Baltimore Orioles: DL Hall is ready to be a Major League pitcher

DL Hall #67 of the Baltimore Orioles. (Photo by Mark Brown/Getty Images)
DL Hall #67 of the Baltimore Orioles. (Photo by Mark Brown/Getty Images) /

So far in 2022, the Baltimore Orioles have overseen a vast proliferation of prospects to the higher levels of their minor league system and to the big league club itself.

Adley Rutschman just recently crossed the 130 at-bat threshold and has looked every bit like the player who was considered a consensus top prospect. Kyle Stowers made a brief cameo for the Baltimore Orioles in Toronto.

Gunnar Henderson, this year’s Orioles representative in the MLB Futures Game, is running roughshod on AAA pitching despite being the sixth youngest player to appear in an International League game this season (and replaced Rutschman as a top-five prospect).

Jordan Westburg, Colton Cowser, Coby Mayo, and Connor Norby have all performed well enough to receive promotions. Heston Kjerstad made his long-awaited debut and has hit the ground running in Delmarva. One thing you’ll notice about these names? They’re all hitters.

The progress hasn’t been nearly as widespread or linear for Orioles’ pitching prospects as it has been for their offensive contemporaries. Grayson Rodriguez was excelling in Norfolk and appeared mere days from making his Baltimore Orioles debut until a lat muscle injury stopped him in his tracks.

Kyle Bradish has dealt with command struggles and bad batted ball luck and is currently on the injured list due to shoulder inflammation. A parade of others has kept the Norfolk-to-Baltimore shuttle busy, thanks to mixed results and roster crunching.

Baltimore Orioles: DL Hall is ready to be a Major League pitcher

That statement may have sounded preposterous last week when Hall’s ERA sat at 5.17 after allowing seven earned runs against Lehigh Valley. Still, a possible explanation has been identified and (seemingly) corrected.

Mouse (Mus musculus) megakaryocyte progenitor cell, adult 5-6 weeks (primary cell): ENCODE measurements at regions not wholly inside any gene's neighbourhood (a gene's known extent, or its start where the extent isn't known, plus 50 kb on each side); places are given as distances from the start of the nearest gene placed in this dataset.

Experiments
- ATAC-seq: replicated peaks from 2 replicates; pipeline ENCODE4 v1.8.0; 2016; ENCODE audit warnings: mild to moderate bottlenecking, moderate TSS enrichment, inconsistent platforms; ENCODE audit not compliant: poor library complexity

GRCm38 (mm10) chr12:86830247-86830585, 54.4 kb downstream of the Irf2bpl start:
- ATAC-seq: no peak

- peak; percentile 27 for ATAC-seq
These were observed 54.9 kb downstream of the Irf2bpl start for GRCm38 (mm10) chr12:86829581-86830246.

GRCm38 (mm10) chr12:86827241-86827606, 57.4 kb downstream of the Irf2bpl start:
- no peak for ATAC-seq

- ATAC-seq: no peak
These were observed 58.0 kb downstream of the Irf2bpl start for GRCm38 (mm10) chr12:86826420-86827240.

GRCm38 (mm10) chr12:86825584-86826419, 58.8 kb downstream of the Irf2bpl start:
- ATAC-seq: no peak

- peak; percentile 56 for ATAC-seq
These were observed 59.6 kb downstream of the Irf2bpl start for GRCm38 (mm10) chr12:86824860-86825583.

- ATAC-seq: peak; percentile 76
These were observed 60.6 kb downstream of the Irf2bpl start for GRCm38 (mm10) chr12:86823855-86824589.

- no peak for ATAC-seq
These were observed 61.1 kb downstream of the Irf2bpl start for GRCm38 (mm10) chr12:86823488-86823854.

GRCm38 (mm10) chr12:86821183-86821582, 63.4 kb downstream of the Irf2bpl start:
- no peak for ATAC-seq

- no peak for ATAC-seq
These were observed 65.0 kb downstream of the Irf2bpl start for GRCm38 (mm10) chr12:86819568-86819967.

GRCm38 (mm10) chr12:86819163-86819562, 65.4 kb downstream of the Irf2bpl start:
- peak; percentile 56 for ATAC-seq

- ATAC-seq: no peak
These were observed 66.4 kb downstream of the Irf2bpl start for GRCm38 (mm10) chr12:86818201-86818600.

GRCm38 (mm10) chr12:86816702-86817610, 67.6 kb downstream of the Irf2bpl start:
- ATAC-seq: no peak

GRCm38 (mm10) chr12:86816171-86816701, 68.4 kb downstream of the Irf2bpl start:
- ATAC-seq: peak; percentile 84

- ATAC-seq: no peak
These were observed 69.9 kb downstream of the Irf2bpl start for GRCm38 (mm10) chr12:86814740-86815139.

Hall surmised that hitters were squaring up his fastball with regularity because he was tipping his pitches and made a corresponding mechanical adjustment after the start, as mentioned above in Allentown.

Even if you have a fastball pushing triple digits, two above-average breaking balls, and an improving changeup like Hall does, it’s hard to get outs if the batter knows what’s coming. Hall has battled with walks throughout his pro career, but could some of those result from batters laying off pitches that he tipped? The early results indicate that this is a possibility.

Hall has started two games since revealing these adjustments, and it’s safe to say whatever he did is working. He struck out 8 in four shutout frames against Braves affiliate Gwinnett, but the standout start came Wednesday night in which he completed six innings for the first time this season and struck out 14 Jacksonville Jumbo Shrimp.

Hall’s past two starts have yielded just one earned run and three walks, and he’s struck out 22 of the 38 (58 percent!!!) batters he’s faced. Not terrible! The Orioles rotation is currently short-staffed (pun intended). Austin Voth, another Mike Elias waiver claim special, has set the table neatly as the team’s opener, but Brandon Hyde’s squad would be better served with a confirmed starter in that role.

With Voth, he can appear more frequently and in a role with which he has more familiarity. DL Hall seems to have mastered the AAA level, has the stuff to get MLB hitters out right now and should be making his debut for the Baltimore Orioles sooner than later.